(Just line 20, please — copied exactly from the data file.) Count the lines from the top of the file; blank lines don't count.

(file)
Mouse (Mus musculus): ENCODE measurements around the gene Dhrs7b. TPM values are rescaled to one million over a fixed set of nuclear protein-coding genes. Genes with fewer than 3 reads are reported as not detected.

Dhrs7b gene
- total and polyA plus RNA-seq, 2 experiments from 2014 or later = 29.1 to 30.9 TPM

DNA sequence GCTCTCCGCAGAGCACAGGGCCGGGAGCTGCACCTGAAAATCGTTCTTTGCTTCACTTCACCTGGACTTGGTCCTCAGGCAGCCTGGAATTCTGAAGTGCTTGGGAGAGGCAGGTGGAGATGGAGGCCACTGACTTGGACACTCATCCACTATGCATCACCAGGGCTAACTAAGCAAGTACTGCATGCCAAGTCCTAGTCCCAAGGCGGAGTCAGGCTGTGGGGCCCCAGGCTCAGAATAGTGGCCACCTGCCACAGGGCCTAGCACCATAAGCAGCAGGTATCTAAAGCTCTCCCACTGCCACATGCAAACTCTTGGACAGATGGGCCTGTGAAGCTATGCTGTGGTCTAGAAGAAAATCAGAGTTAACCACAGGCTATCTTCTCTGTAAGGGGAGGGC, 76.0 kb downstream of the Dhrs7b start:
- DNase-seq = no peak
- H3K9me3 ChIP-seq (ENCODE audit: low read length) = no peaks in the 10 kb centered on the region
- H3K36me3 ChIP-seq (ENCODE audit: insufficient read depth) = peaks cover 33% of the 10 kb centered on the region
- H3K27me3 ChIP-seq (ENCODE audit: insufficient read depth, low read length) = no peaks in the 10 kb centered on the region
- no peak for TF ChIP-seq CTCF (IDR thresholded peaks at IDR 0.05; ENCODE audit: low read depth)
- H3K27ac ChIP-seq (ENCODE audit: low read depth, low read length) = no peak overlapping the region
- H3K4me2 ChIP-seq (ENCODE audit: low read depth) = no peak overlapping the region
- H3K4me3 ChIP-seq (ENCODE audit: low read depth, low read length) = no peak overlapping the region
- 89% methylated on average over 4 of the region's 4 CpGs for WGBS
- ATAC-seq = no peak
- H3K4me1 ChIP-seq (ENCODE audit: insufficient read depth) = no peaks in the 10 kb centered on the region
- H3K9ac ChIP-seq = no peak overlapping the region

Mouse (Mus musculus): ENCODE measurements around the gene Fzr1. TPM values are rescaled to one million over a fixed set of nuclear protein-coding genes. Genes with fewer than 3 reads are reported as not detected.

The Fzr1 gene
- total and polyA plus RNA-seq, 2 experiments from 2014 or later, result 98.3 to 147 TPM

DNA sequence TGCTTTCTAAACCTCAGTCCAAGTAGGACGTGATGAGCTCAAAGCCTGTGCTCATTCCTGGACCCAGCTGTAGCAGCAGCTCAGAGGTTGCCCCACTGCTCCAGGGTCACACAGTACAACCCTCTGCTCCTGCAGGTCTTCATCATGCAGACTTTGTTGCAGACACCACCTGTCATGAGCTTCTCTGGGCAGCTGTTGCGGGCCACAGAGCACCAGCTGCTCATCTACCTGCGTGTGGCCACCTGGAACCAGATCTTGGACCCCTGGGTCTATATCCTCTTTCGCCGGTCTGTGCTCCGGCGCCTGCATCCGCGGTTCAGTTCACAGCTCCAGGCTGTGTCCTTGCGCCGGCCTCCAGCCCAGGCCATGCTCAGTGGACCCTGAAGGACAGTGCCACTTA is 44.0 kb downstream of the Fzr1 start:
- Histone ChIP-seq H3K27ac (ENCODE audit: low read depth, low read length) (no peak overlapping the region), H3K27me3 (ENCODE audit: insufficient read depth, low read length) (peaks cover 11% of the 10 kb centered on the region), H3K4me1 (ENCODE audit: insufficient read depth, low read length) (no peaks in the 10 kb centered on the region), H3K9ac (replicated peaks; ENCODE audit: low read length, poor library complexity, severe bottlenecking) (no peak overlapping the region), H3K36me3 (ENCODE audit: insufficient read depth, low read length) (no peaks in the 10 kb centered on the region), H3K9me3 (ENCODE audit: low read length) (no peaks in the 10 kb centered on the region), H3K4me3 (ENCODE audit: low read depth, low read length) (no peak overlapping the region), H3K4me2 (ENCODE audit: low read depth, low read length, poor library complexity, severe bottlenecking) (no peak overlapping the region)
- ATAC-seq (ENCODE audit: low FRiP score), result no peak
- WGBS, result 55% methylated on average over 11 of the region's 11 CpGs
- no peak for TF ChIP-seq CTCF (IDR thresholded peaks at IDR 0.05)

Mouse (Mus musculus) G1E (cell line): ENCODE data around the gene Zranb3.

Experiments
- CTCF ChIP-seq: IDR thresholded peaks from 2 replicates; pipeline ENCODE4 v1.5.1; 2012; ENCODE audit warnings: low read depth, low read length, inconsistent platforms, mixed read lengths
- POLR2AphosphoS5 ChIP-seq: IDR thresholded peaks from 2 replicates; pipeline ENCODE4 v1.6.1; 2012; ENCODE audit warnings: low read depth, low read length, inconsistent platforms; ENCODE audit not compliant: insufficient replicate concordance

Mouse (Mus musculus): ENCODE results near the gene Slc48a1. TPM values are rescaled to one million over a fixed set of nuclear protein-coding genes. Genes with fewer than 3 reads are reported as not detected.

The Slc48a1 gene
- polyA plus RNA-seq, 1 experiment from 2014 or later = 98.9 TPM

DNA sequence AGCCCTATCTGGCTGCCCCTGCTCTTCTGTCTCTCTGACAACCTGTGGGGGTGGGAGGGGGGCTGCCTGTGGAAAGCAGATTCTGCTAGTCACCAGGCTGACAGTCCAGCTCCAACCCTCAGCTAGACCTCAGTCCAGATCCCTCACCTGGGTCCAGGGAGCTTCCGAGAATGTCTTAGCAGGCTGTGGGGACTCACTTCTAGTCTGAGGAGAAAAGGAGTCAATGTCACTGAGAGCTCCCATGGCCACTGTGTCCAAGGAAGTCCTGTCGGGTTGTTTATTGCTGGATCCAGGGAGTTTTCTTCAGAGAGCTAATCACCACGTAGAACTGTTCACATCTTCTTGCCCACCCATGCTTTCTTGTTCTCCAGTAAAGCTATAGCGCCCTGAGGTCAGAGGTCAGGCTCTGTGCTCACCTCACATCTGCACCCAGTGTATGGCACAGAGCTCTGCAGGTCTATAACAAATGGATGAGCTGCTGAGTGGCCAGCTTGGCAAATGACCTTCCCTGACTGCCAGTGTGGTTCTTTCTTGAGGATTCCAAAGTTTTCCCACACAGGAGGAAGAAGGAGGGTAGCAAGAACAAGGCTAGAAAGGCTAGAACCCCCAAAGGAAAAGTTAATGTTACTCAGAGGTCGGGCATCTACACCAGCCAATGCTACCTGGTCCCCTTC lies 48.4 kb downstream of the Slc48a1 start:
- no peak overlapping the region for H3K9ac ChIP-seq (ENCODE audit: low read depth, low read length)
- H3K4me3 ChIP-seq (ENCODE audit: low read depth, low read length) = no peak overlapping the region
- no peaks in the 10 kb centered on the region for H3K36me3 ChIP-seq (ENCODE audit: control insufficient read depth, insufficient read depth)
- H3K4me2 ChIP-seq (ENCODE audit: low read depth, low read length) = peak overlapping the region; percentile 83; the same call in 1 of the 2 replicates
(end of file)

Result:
DNA sequence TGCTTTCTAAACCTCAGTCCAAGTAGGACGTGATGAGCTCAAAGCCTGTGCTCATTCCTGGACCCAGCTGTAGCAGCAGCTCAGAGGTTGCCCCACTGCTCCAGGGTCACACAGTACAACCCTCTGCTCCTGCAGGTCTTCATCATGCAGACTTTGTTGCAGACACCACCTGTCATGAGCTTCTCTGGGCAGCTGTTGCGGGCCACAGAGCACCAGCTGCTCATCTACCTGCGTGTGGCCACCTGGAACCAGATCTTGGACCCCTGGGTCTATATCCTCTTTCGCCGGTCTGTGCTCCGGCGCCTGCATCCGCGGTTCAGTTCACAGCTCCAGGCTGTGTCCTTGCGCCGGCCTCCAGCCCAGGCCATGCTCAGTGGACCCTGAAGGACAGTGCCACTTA is 44.0 kb downstream of the Fzr1 start: